The high court said it would hear plaintiffs’ arguments seeking Iranian artifacts to cover a $71.5 million judgment, since Iran funded the two consecutive suicide bombings that were carried out in 1997 by Hamas terrorists at the Mahane Yehuda Market in Jerusalem.
The Supreme Court will hear the restitution case from a 1997 Hamas bombing in Jerusalem in which survivors are seeking Iranian artifacts to pay a $71.5 million judgment.
The high court said Tuesday it would hear arguments and determine the outcome of the case during its next term, which begins in October.
Eight Americans injured in the suicide bombing and their families sued Iran last year in US District Court in Chicago for financing the attack and won a default judgment that Iran has refused to pay. Five people were killed and some 200 injured in the bombing.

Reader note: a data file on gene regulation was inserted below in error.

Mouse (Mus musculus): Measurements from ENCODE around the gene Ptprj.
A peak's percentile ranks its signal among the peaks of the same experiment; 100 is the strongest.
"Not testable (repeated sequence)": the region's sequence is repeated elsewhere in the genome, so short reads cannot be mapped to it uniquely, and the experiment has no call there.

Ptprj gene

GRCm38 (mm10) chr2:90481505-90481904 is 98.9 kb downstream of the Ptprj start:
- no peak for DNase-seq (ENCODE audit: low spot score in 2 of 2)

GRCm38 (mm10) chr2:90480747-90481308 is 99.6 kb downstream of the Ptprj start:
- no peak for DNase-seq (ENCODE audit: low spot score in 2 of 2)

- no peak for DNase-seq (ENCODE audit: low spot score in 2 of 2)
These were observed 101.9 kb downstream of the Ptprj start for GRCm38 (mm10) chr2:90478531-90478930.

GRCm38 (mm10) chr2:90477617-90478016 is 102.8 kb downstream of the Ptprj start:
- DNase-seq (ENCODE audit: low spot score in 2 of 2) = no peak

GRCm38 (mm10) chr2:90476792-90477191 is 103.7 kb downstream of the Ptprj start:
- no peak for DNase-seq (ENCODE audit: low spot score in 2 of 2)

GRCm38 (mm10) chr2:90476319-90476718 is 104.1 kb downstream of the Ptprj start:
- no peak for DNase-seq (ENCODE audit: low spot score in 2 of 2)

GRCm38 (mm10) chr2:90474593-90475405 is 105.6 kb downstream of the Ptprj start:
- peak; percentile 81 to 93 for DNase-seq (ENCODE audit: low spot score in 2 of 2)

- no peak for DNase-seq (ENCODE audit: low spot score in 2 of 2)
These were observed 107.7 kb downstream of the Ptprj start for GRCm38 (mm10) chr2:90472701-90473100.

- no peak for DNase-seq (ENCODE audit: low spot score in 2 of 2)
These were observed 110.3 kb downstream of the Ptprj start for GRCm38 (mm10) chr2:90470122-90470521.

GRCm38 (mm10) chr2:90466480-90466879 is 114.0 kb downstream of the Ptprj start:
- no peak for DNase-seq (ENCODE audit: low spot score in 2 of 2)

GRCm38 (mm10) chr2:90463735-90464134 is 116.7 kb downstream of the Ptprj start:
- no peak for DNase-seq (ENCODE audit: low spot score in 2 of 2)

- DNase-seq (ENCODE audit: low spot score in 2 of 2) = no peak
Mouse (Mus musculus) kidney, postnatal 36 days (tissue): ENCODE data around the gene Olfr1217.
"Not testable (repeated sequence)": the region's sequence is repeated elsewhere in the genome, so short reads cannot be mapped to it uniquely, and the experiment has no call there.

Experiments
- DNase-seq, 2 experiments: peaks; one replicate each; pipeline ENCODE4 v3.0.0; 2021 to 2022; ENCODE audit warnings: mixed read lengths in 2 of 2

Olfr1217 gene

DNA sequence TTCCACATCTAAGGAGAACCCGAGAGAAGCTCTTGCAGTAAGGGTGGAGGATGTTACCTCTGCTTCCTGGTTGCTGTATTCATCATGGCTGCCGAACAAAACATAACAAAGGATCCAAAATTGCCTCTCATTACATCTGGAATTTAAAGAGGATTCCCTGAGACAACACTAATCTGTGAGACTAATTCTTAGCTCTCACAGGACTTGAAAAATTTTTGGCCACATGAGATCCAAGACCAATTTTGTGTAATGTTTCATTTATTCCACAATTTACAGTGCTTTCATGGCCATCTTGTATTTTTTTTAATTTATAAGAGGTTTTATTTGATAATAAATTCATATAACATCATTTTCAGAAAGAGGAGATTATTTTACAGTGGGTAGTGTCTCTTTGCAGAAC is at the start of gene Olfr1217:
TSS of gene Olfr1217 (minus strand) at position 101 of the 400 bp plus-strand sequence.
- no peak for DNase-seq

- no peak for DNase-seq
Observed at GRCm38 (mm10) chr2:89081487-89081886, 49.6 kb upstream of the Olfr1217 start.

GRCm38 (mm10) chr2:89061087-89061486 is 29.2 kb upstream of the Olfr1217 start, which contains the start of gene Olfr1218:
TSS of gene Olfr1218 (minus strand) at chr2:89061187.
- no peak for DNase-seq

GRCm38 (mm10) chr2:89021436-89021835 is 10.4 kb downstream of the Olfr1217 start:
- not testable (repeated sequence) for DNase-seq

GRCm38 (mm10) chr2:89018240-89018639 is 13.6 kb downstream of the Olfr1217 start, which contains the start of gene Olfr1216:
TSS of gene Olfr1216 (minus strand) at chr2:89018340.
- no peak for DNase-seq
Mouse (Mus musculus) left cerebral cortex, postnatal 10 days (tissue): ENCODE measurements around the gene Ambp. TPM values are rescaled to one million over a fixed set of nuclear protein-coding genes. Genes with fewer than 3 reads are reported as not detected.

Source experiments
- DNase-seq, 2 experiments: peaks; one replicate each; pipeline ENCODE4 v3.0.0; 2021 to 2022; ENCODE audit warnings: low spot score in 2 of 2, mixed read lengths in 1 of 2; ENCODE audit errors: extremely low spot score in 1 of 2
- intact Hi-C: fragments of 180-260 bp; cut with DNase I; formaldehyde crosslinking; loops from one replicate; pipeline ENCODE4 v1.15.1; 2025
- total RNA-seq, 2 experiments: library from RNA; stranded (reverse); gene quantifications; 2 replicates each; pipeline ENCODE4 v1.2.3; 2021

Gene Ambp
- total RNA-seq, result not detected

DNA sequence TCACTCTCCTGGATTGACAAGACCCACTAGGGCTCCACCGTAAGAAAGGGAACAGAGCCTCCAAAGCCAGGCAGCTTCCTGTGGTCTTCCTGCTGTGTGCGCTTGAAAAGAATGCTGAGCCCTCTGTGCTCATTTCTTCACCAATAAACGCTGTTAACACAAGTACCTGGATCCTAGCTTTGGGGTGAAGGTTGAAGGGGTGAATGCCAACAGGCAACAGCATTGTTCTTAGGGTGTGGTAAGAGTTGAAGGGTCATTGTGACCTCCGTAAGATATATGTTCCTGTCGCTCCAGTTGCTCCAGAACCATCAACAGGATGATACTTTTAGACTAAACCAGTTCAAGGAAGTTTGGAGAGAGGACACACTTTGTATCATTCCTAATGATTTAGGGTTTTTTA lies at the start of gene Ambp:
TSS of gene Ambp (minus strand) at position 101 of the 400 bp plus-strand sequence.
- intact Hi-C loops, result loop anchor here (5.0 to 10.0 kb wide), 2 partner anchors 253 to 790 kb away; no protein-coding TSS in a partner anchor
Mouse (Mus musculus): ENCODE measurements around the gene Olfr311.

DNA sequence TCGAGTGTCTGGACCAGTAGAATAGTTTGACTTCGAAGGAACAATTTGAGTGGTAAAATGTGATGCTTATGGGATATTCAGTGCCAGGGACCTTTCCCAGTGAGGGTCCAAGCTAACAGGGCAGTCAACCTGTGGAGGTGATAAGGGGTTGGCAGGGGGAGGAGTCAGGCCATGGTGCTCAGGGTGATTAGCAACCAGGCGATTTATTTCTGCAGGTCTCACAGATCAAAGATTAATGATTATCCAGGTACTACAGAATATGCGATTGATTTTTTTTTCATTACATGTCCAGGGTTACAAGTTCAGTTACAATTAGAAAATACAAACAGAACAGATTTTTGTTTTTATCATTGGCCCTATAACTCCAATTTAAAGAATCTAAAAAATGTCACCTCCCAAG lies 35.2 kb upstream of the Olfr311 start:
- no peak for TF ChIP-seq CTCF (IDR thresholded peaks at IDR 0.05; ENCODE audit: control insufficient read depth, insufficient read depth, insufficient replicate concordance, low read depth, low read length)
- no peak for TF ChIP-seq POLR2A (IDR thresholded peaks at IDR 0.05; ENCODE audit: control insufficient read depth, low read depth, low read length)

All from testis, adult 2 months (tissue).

The plaintiffs want four collections of Iranian artifacts held by the University of Chicago’s Oriental Institute and the Field Museum of Natural History in the city. Both museums claim they own the artifacts, but the plaintiffs argue that Iran does.
According to Reuters, an issue in the case is how to decide which assets are immune from seizure under the Foreign Sovereign Immunities Act, which regulates when foreign bodies can be sued in US courts.
Last year, a Chicago federal appeals court ruled in favor of Iran, arguing that the artifacts in question were not being used for commercial activity by Iran, so they did not qualify for seizure under the FSIA.
In a similar case last year, the Supreme Court ruled that nearly $2 billion in frozen Iranian assets would be distributed to the American families of those killed in the 1983 truck bombing by Hezbollah militants, an attack that was also was blamed on Iran.
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